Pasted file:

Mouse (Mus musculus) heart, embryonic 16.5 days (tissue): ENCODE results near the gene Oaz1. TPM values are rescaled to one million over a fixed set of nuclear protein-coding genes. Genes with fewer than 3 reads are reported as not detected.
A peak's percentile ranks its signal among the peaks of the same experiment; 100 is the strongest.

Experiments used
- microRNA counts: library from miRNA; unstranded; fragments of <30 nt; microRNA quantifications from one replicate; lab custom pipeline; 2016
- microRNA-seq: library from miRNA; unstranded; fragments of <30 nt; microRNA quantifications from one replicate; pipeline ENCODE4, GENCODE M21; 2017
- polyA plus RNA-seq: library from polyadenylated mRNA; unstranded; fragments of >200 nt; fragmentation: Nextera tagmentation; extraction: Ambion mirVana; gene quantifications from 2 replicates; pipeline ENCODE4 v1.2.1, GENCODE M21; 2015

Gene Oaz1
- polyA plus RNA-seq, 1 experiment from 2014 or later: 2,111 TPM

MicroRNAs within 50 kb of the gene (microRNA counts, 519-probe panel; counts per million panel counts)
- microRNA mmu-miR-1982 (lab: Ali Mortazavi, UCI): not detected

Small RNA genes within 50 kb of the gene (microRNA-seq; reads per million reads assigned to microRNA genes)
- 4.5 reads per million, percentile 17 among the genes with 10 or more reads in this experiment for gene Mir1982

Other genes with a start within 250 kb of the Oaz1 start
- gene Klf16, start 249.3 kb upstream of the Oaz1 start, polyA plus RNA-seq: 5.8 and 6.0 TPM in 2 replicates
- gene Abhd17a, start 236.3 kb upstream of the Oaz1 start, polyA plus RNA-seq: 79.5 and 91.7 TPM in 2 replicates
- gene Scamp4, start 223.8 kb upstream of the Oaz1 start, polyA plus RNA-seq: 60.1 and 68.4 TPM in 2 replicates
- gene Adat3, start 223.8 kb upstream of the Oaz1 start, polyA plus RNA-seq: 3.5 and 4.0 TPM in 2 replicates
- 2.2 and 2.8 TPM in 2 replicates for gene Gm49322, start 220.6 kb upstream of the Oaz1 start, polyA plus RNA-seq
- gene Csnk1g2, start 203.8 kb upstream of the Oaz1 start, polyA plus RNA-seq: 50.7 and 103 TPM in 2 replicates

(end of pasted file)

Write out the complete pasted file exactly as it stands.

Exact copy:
Mouse (Mus musculus) heart, embryonic 16.5 days (tissue): ENCODE results near the gene Oaz1. TPM values are rescaled to one million over a fixed set of nuclear protein-coding genes. Genes with fewer than 3 reads are reported as not detected.
A peak's percentile ranks its signal among the peaks of the same experiment; 100 is the strongest.

Experiments used
- microRNA counts: library from miRNA; unstranded; fragments of <30 nt; microRNA quantifications from one replicate; lab custom pipeline; 2016
- microRNA-seq: library from miRNA; unstranded; fragments of <30 nt; microRNA quantifications from one replicate; pipeline ENCODE4, GENCODE M21; 2017
- polyA plus RNA-seq: library from polyadenylated mRNA; unstranded; fragments of >200 nt; fragmentation: Nextera tagmentation; extraction: Ambion mirVana; gene quantifications from 2 replicates; pipeline ENCODE4 v1.2.1, GENCODE M21; 2015

Gene Oaz1
- polyA plus RNA-seq, 1 experiment from 2014 or later: 2,111 TPM

MicroRNAs within 50 kb of the gene (microRNA counts, 519-probe panel; counts per million panel counts)
- microRNA mmu-miR-1982 (lab: Ali Mortazavi, UCI): not detected

Small RNA genes within 50 kb of the gene (microRNA-seq; reads per million reads assigned to microRNA genes)
- 4.5 reads per million, percentile 17 among the genes with 10 or more reads in this experiment for gene Mir1982

Other genes with a start within 250 kb of the Oaz1 start
- gene Klf16, start 249.3 kb upstream of the Oaz1 start, polyA plus RNA-seq: 5.8 and 6.0 TPM in 2 replicates
- gene Abhd17a, start 236.3 kb upstream of the Oaz1 start, polyA plus RNA-seq: 79.5 and 91.7 TPM in 2 replicates
- gene Scamp4, start 223.8 kb upstream of the Oaz1 start, polyA plus RNA-seq: 60.1 and 68.4 TPM in 2 replicates
- gene Adat3, start 223.8 kb upstream of the Oaz1 start, polyA plus RNA-seq: 3.5 and 4.0 TPM in 2 replicates
- 2.2 and 2.8 TPM in 2 replicates for gene Gm49322, start 220.6 kb upstream of the Oaz1 start, polyA plus RNA-seq
- gene Csnk1g2, start 203.8 kb upstream of the Oaz1 start, polyA plus RNA-seq: 50.7 and 103 TPM in 2 replicates